Charles Carrington Collection:Thais | Translated from the French of Anatole France. LONDON , CHARLES CARRINGTON, 1901. Illustrations by Martin Van Maele.

 

 

This Book

As a rolling tribute to my good friend Michael Neal, who sadly passed away on October 21st. I am continuing with my promise to catalogue all the Charles Carrington titles from our combined collections. This particular title is one from Michaels collection and a wonderful example of a working book that has been read and bears the signs of wear with pride. An absolute treat to handle, great size and weight, printed on heavy hand made Van Gelder paper, beautiful print job and fabulous Van Maele illustrations, always at his best when there is room for his marvellous monsters.


Thaïs is a novel by French writer Anatole France, published in 1890 and considered one of his best works. It is based on events in the life of Saint Thaïs of Egypt, a legendary convert to Christianity who is said to have lived in the 4th century. In the story, Paphnuce, an ascetic hermit of the Egyptian desert, journeys to Alexandria to find Thais, the libertine beauty whom he knew as a youth. Masquerading as a dandy, he is able to speak with her about eternity; surprisingly he succeeds in converting her to Christianity. Yet on their return to the desert he becomes fascinated with her former life. She enters a convent to repent of her sins. He cannot forget the pull of her famous beauty, and becomes confused about the values of life. Later, as she is dying and can only see heaven opening before her, he comes to her side and tells her that her faith is an illusion, and that he loves her.

Anatole France (François-Anatole Thibault 1844-1924) was a French poet, journalist, and novelist. He was a successful novelist, with several best-sellers. Ironic and sceptical, he was considered in his day the ideal French man of letters. He was a member of the Académie Française, and won the 1921 Nobel Prize in Literature “in recognition of his brilliant literary achievements, characterized as they are by a nobility of style, a profound human sympathy, grace, and a true Gallic temperament”. France is also widely believed to be the model for narrator Marcel’s literary idol Bergotte in Marcel Proust’s In Search of Lost Time.

 


Title Page and Frontis.

THAIS | TRANSLATED FROM THE FRENCH | OF | ANATOLE FRANCE | [quotation] | LONDON | CHARLES CARRINGTON | 1901 | All rights reserved
8vo. 304pp. Limited edition of 500 copies on hand-made paper watermarked Van Gelder. Frontispiece + 20 engravings by Martin van Maele done in shades of black and brown; with tissue guards. 6″x9″, x+304pp, hardbound, blue moire silk boards with blind stamped borders, gilt titles on spine, deckled edges, Van Gelder hand-made paper, beautiful tipped-in illustrations protected by tissue guard and printed in combination of black & brown ink, good condition, bumping to corners, some sunning to spine, slight foxing to prelims, interior pages clean.

(Kinsey: 843.7 F815 t3E 1901. The Satyrical Drawings of Martin van Maele; Cythera Press, 1970. Private collection.)Description
Thais, Anatole France, trans. Robert B. Douglas, illus. by Martin van Maële (Charles Carrington, London, 1901 [first English translation, first edition, limited edition, one of 500])

The First English translation of France’s adaptation of the Golden Legend tale. Originally published in Paris by Calmann-Lévy, 1890; and again by Romagnol in 1900, with illustrations by Lauren, in a limited edition of 300 copies [Forbidden Books, p.29]. Anatole France is a pseudonym used by Jacques Anatole Thibault.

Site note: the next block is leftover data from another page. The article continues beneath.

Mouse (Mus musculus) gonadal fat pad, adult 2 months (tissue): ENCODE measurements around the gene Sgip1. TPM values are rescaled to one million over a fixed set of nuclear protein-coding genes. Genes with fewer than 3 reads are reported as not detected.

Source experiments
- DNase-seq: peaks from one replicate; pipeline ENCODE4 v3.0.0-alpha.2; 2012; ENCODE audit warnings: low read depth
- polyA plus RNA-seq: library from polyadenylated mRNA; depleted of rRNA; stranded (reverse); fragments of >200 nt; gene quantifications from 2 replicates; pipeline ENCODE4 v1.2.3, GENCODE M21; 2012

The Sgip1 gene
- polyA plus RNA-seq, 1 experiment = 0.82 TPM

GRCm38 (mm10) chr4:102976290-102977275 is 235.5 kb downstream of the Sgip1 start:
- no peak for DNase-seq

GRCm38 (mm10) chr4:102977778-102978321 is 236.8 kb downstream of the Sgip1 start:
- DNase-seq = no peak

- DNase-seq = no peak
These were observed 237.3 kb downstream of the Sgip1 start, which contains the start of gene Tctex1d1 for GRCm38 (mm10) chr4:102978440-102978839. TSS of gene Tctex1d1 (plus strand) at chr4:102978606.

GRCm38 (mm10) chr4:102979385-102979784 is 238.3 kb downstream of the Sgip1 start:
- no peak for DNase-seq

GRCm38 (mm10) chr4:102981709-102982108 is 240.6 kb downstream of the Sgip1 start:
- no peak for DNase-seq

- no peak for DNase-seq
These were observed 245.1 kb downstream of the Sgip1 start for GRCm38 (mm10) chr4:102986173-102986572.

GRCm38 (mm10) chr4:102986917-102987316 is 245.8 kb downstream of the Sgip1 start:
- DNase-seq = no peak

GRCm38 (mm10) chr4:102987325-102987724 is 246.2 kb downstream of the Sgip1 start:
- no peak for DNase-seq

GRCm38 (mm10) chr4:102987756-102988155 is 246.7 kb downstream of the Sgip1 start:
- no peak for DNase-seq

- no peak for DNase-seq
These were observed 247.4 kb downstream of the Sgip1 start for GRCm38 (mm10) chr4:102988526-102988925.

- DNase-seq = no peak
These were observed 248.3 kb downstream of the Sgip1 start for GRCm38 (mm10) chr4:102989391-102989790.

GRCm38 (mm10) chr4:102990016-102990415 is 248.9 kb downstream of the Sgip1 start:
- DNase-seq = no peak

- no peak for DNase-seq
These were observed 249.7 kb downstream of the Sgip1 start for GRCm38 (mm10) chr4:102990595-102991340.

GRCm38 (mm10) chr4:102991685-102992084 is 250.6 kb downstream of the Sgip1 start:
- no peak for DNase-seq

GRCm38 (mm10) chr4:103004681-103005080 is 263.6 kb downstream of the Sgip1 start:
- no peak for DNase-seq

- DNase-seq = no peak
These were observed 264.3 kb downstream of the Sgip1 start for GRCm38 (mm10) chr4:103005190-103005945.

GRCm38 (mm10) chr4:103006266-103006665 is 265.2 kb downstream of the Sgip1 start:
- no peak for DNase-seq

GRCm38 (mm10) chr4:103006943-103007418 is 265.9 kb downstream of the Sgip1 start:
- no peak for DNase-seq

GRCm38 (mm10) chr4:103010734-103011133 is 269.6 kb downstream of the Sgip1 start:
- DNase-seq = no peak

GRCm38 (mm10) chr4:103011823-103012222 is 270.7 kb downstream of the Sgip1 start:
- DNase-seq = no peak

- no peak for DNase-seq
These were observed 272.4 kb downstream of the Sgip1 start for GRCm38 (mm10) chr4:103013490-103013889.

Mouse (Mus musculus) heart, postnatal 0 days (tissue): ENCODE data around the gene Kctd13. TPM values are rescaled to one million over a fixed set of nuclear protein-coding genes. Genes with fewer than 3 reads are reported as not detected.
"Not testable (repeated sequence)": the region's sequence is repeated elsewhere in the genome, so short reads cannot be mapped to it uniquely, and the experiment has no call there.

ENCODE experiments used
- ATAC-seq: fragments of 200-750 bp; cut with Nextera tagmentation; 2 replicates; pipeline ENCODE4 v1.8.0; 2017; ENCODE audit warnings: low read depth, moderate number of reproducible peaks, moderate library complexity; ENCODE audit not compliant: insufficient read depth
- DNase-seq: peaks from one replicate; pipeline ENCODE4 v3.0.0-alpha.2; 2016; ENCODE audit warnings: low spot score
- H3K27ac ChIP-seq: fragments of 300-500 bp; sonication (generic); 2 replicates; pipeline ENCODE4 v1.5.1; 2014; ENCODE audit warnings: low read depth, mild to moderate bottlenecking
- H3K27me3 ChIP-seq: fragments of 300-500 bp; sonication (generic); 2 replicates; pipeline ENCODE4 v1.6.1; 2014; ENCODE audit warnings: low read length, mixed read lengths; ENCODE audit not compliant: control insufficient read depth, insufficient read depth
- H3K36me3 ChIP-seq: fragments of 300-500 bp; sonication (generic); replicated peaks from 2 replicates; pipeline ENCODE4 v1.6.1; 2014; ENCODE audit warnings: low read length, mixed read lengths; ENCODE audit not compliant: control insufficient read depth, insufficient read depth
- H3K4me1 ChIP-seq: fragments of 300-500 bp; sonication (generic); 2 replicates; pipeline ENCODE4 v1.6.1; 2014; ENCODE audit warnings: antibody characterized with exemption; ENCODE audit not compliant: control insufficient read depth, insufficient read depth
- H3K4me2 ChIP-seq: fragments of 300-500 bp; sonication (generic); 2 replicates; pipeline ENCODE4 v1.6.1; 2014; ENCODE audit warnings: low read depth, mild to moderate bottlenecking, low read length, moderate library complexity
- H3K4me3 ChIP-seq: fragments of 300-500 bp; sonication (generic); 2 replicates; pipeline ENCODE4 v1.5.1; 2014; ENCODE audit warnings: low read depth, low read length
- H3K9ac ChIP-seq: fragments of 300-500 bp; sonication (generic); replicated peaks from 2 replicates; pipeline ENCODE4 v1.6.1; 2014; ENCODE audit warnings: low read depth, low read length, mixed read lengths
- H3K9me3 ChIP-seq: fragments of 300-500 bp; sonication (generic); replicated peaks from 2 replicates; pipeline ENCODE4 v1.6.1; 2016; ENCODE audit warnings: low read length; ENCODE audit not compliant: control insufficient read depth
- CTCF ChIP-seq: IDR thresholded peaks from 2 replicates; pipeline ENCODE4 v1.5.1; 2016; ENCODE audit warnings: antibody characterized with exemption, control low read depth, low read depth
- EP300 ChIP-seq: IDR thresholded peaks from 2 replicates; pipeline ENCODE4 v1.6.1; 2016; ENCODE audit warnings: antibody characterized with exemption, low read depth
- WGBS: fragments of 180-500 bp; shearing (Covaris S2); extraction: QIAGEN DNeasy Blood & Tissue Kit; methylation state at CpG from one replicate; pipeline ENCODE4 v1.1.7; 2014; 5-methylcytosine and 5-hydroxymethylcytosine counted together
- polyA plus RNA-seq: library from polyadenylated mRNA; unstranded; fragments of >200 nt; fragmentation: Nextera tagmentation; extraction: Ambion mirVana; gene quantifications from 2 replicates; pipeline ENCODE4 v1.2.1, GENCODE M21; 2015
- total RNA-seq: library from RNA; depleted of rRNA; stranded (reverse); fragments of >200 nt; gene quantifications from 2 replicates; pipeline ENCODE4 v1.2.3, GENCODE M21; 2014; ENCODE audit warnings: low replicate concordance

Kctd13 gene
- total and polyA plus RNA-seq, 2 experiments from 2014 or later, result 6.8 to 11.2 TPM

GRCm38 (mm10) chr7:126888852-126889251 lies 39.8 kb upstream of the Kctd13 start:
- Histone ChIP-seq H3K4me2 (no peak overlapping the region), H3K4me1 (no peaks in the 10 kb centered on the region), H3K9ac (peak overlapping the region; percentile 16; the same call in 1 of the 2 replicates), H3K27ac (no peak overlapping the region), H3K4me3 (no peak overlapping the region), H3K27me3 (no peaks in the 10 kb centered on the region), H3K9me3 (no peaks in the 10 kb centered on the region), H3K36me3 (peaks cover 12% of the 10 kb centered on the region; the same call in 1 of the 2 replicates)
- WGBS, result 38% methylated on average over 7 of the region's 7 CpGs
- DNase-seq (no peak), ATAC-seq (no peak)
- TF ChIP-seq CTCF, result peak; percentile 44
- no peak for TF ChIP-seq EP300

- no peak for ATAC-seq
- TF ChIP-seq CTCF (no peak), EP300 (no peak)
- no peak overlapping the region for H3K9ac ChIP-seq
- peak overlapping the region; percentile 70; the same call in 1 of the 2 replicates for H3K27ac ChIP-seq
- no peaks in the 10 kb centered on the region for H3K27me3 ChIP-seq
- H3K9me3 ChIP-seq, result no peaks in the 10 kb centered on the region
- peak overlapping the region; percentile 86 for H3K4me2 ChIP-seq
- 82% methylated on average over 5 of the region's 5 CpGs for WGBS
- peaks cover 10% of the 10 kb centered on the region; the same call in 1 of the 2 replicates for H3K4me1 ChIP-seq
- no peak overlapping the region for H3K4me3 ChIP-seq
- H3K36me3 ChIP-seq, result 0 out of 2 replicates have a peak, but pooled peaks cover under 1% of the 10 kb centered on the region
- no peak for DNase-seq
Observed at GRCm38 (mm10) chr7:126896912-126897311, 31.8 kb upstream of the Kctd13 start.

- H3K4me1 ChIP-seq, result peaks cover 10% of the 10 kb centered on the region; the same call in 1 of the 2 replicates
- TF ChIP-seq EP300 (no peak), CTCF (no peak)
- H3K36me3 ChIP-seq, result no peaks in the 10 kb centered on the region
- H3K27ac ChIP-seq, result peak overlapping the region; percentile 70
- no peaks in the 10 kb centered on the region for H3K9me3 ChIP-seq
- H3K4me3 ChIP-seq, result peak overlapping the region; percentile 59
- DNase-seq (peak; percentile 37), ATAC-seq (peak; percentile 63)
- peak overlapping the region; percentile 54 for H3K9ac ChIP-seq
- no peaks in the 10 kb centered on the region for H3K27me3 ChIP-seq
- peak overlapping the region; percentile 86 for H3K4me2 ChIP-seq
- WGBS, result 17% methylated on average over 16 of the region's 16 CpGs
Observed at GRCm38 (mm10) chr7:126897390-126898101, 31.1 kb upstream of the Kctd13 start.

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Charles Carrington Bookshop label


See Also

Charles Carrington Collection: Henryk Sienkiewicz, Pan Michael, Paris: Charles Carrington1904, Illustrated by Martin Van Maele.

Books for Trade: Anon (Gustav Droz), Un été à la Campagne, A Mitylene n.p (Paris) n.d (1920) (Briffaut). Illustrations by Van Troizem ( Van Maele )



This Book is Not For Sale

Charles Carrington Collection: Jean de Villiot; La Flagellation Amoureuse. Charles Carrington , Paris 1904, illustrations by Martin van Maele.

This Book

Another rare Carrington, with Van Maele illustrations, this one a fairly recent acquisition, and yet another example of the quality of Carrington publications, therefore as much attention given to text and page decorations as the illustrations. This will have been a later rebind as the original covers are only partially preserved.


Title Page

Jean de Villiot, La Flagellation Amoureuse; DANS L’HISTOIRE DES MŒURS ET DANS LA LITTÉRATURE SUIVIE DE La Flagellation des Femmes EN FRANCE SOUS LA REVOLUTION ET LA TERREUR BLANCHE Cinq eaux-fortes de MARTIN VAN MAELE PARIS CHARLES CARRINGTON, LIBRAIRIE-EDITEUR 13, Faubourg Montmartre, 1904. 12.7cm. x 21.59cm. 240pp. Printed on laid paper by Veuve Félix Guy et Cie, 20th April 1904. Title page printed in orange and black. Head and tail pieces. Decorative first letter to each chapter. 5 full-page engravings (signed) by Martin van Maele with tissue guards .

This Book: Rebound in quarter black leather on cream textured boards, spine decorated with 4 gilt fluerons, 4 raised bands , lined in gilt, author and title stamped in gilt lettering. Original front and back covers, cropped and pasted on card inserts. Some light sporadic foxing but overall in very good condition.


Original cover


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Original Back Cover



Reference:

Erotica Bibliophile Charles Carrington

See Also

Books for Trade: Jean de Villiot: Parisienne et Peux-Rouges, La Flagellation à Travers le Monde. 20 compositions symboliques de Henri Caruchet. Paris: Charles Carrington, 1904.

Charles Carrington Collection: Jean du Villiot (trans): La Flagellation Des Femmes en Allemagne. illustrations par Martin van Maele, Paris Charles Carrington, 1901.


This Book is not for sale

Any questions, or additional information to enhance the listing please complete the contact form.

Charles Carrington Collection: An English Doctor: How Women are Flogged in  Russian Prisons, Librairie des Bibliophiles, 1899

This Book